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This qualitative study (described in two separate journal articles) sought to explore the reasons why some young women are dissatisfied with and request ‘early’ removal of the contraceptive implant. All women who met the inclusion criteria (16–23 years old and wanting an implant removal within 1 year of insertion) were invited to participate. Twenty young women were recruited from four sexual health clinics in London, UK. They were interviewed 2 weeks post-implant removal. Nine sexual health practitioners were also interviewed. Semi-structured interviews were conducted face to face, excepting three which were by telephone. Analysis was undertaken independently by the authors using NVivo software to manage thematic analysis. A coding framework was developed jointly by the authors, transcripts were independently coded and any differences reconciled through review and discussion.
The women in the study had used other methods of contraception previously. Many had had negative experiences with previous methods and wanted a reliable and convenient method.
The study had a number of interesting findings:
Women, whilst having been informed of the potential side effect of irregular bleeding, still felt unprepared for it and found that the associated experiences such as stomach cramps or ‘potential’ leaking made everyday life difficult to manage.
Women felt that they were generally unprepared for other hormonal side effects they experienced and attributed to the implant. Many felt that they had been falsely reassured that these symptoms were not associated with the implant prior to insertion and this led to distrust of the provider.
That there was a ‘tipping point’ where the negatives outweighed the positives. The authors described that it was often the experience of multiple side effects (irregular bleeding, headaches, mood swings, weight gain and acne) that was intolerable to women. However, the authors also alluded to the fact that for some women removal coincided with the ending of their relationship. For these women this may have been the actual ‘tipping point’.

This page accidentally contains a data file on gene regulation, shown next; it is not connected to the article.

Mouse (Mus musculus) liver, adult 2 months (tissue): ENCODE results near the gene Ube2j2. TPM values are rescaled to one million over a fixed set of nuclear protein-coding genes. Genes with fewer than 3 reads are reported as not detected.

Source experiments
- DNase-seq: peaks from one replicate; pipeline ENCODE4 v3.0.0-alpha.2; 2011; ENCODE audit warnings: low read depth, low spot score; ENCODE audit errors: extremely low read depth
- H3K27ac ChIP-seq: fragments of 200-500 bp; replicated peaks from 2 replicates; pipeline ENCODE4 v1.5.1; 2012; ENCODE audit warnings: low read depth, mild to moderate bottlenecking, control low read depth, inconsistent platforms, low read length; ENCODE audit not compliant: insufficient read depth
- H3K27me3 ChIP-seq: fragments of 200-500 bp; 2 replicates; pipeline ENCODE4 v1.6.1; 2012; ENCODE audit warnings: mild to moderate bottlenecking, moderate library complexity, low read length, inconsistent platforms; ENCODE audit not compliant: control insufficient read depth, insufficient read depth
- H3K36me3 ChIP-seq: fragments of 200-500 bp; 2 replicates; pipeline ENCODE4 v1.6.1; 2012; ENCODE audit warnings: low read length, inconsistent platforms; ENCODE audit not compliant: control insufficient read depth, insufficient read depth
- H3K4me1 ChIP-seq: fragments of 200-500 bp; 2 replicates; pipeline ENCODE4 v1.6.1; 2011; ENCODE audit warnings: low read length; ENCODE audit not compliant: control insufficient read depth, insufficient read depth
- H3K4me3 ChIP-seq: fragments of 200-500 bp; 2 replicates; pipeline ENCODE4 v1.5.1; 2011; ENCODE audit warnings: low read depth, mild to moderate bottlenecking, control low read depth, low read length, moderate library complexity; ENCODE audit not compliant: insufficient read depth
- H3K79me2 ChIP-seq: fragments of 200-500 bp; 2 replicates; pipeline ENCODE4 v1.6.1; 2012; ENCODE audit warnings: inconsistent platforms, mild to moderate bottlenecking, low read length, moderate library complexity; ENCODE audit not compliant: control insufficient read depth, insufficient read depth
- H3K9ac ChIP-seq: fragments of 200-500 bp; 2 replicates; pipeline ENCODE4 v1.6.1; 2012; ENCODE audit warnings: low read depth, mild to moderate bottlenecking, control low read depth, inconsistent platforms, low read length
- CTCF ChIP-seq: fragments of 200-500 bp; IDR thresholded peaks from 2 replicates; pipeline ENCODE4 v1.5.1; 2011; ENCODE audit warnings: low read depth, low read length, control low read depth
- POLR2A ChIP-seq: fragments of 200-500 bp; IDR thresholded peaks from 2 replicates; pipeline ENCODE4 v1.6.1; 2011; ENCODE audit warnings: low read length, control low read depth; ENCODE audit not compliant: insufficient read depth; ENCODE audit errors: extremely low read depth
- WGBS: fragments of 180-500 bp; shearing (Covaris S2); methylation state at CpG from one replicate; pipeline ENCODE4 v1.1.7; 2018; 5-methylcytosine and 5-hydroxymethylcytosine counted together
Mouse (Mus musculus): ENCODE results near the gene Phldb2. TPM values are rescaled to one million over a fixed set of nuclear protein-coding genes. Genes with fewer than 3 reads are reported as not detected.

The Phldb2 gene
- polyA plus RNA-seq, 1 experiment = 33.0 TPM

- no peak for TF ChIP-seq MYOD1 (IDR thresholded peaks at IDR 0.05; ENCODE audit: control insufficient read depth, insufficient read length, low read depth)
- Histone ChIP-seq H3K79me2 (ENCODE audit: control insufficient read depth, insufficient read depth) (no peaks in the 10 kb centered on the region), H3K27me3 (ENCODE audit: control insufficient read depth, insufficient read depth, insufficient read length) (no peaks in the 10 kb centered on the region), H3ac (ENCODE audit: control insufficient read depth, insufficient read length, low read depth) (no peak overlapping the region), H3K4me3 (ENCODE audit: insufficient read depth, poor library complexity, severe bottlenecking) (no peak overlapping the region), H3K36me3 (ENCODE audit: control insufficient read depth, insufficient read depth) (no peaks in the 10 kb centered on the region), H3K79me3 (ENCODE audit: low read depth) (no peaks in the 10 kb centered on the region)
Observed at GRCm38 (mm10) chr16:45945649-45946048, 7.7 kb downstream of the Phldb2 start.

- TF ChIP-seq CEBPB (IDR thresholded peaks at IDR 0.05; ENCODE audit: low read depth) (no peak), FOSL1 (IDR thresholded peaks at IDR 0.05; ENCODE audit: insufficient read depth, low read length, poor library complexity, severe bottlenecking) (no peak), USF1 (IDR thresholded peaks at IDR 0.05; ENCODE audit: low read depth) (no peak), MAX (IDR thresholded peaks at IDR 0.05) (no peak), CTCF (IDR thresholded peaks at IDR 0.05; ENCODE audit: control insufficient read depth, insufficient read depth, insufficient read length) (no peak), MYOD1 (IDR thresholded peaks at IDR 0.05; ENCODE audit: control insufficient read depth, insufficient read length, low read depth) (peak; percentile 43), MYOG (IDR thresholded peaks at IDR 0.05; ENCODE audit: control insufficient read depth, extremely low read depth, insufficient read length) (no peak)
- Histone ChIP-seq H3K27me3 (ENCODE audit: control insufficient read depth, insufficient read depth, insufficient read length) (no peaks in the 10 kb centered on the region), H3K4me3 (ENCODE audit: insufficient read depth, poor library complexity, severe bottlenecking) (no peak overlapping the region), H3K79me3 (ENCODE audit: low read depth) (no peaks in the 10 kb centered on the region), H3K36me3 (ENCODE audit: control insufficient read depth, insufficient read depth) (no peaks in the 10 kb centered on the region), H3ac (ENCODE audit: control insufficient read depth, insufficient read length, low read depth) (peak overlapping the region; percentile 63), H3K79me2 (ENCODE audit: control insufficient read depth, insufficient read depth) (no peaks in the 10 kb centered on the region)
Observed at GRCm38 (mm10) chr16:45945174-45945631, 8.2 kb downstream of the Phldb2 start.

The young women described themselves as being reluctant and slow to request removal having internalised the expense of the method, and that it may take time for their bodies ‘to get used to’ the implant. Interviews with providers affirmed that they did counsel women about both of the above.
Many women also described the resistance to removal they experienced from the health care practitioners. For some this was perceived as a challenge to their bodily autonomy and may have impacted on the woman's choice of post-implant contraception.
The study's strengths include the diversity of the participants and the data collection and analysis methodology. However, as the authors point out, the sample size is small and self-selected, making the results less generalisable. The possible ‘tipping point’ of the relationship ending has not been discussed nor have the researchers made clear their own perspective and the influence this will have had, though this may have been discussed in the full report.
This study has shown that many women are well informed about the implant, its potential bleeding side effects and that irregular bleeding may take time to settle, and thus will often tolerate side effects for some time. That whilst continuation rates have been found to be high, they could be further increased by informing women about other potential non-bleeding side effects that have been attributed to the implant in real-life settings and by better preparing women for irregular bleeding and the potential associated experiences that accompany this. Additionally, this study raises the important point that whilst implants are expensive, reluctance to remove an implant in someone who has reached her ‘tipping point’ may lead to the woman losing trust in the health practitioner and possibly to use of a much less reliable method of contraception such as withdrawal.
Competing interests None.
Provenance and peer review Commissioned; internally peer reviewed.
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